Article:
The biggest question on the track over the past several years has been what to do about Caster Semenya, the South African 800-metre gold medallist from the 2016 Rio Olympics who self-identifies and chooses to compete as a woman while living with a condition called hyperandrogenism.
The question has now been answered by the Court of Arbitration for Sport (CAS).
The CAS decided on May 1 in the Eligibility Regulations for the Female Classification for athletes with differences of sex development. The CAS found that the regulations were a necessary, reasonable and proportionate means of achieving the IAAF’s legitimate aim of preserving the integrity of female athletics in the restricted events.
Semenya is intersex. Non-official medical records indicate that she produces a significantly higher concentration of testosterone over most other women. Meanwhile the governing body of track and field, the International Association of Athletics Federations (IAAF), according to the CAS, did not in 2016 adequately prove that endogenously (naturally occurring) elevated testosterone is a performance enhancer.
The top-three women during the 2016 Rio Olympics in the 800-metre event appear to live with hyperandrogenism. The silver medallist revealed that she is in a March 2019 interview. Therefore it is likely that all three produce a much high volume of testosterone than women who are not intersex.
The Regulations will take effect on May 8, 2019 at which time all Relevant Athletes (as defined in clause 2.2(a) of the Regulations) wishing to compete in the female classification in a Restricted Event (as defined in clause 2.2(b) of the Regulations) at an International Competition need to meet the Eligibility Conditions set out in clause 2.3 of the Regulations.
The IAAF notes the three concerns expressed by the CAS Panel as to the fairness of the implementation of the Regulations. The CAS Panel in the Chand case (CAS 2014/A/3759) found that the previous iteration of the regulations was administered with ‘care and compassion’ by the IAAF, and this will not change. As the regulations expressly state, the IAAF will keep all practical matters of implementation under periodic review. Indeed, the IAAF has already addressed the CAS Panel’s first concern by mitigating the consequences of unintentional non-compliance by an athlete in a new clause 3.15.
Summary of the process for Relevant Athletes who are seeking eligibility for the IAAF World Championships in Doha 2019:
- An athlete who is a Relevant Athlete and wishes to compete in the female classification in a Restricted Event in an International Competition should immediately consult the Eligibility Regulations for the Female Classification for athletes with differences of sex development [insert link] and consult her medical team.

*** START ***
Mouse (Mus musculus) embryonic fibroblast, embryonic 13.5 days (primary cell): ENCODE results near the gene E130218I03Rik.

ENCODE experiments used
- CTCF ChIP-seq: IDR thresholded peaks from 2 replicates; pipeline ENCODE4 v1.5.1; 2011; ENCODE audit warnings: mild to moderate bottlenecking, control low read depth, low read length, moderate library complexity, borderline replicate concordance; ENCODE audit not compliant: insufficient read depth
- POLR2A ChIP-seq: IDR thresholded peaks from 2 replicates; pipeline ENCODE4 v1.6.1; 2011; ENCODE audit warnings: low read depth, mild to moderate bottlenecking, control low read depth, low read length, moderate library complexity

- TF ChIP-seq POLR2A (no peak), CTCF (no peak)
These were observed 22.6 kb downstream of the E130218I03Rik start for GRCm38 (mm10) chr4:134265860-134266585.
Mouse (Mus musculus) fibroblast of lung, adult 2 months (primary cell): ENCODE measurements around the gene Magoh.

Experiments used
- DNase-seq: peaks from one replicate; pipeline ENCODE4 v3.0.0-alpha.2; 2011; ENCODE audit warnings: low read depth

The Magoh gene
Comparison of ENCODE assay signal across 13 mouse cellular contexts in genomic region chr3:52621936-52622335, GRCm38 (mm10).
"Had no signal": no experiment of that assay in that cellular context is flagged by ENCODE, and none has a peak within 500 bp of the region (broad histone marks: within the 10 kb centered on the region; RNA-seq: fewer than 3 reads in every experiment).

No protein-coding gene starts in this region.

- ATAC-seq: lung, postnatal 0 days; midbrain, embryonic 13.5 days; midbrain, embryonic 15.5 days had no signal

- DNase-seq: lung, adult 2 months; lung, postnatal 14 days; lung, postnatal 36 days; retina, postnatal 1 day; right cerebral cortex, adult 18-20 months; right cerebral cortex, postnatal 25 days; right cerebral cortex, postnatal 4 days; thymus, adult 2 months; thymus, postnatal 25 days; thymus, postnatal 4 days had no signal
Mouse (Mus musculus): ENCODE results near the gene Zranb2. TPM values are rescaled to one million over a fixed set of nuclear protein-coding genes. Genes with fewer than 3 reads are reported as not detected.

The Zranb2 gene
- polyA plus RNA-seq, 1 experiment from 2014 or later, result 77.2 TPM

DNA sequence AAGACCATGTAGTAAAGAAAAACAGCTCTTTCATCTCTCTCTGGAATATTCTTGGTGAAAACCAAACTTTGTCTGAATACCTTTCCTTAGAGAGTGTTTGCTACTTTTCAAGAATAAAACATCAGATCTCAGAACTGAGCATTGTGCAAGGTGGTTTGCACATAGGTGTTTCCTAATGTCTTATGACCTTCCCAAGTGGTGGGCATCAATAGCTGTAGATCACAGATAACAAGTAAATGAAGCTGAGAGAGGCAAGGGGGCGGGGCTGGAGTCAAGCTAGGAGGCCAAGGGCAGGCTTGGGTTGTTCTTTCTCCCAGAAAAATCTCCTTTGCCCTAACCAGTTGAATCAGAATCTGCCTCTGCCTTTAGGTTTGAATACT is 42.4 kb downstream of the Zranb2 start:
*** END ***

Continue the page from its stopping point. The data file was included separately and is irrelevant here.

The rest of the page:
- Relevant Athletes have one week (7 days) from today (1 May 2019) to reduce testosterone levels to within the regulation levels so are encouraged to initiate their suppressive treatment as soon as possible. Relevant Athletes registered to compete in the IAAF Diamond League Doha on 3 May 2019 are eligible to compete at that competition (including in Restricted Events) without decreasing their testosterone level below 5 nmol/L.
- The Eligibility Conditions require a Relevant Athlete to reduce her testosterone levels to below 5 nmol/L for a continuous period of at least six months prior to competition in the female classification in a Restricted Event at an International Competition. As a special transitional provision to ensure the delay caused by the legal challenge to the Regulations does not prejudice Relevant Athletes, the IAAF will accept that Relevant Athletes who comply with the 5 nmol/L limit starting on or before 8 May 2019 will be eligible for the IAAF World Championships Doha 2019, assuming they meet the other required Eligibility Conditions.
- By 8 May 2019, Relevant Athletes seeking eligibility for the IAAF World Championships Doha 2019 must undergo a blood sampling to measure their serum testosterone level (using a mass spectrometry-based method as described in the Regulations). The testosterone concentration obtained from this blood sample must be below 5 nmol/L and remain under this value as long as the athlete is seeking eligibility to compete in the female classification in a Restricted Event at International Competition. Should the athlete show a testosterone concentration (obtained from samples collected pursuant to the athlete’s regular testing or from without notice IAAF tests) of 5 nmol/L or above before the IAAF World Championships Doha 2019, she may be declared ineligible to compete in the female classification in Restricted Events at those World Championships.
For any other possible Relevant Athlete (whose case has not previously been dealt with by the IAAF Health and Science Department) Please read the IAAF Eligibility Regulations for the Female Classification for athletes with differences of sex development and, if appropriate, get in contact with the IAAF Medical Manager (see below).
For the avoidance of doubt, no athlete will be forced to undergo any assessment and/or treatment under these Regulations. It is each athlete’s responsibility, in close consultation with her medical team, to decide whether or not to proceed with any assessment and/or treatment.
Athletes, athlete support personnel and National Federation officials with questions about the application of the new Regulations are strongly encouraged to contact the IAAF Medical Manager by email at: email@example.com. All Media or General Enquires should be directed to: firstname.lastname@example.org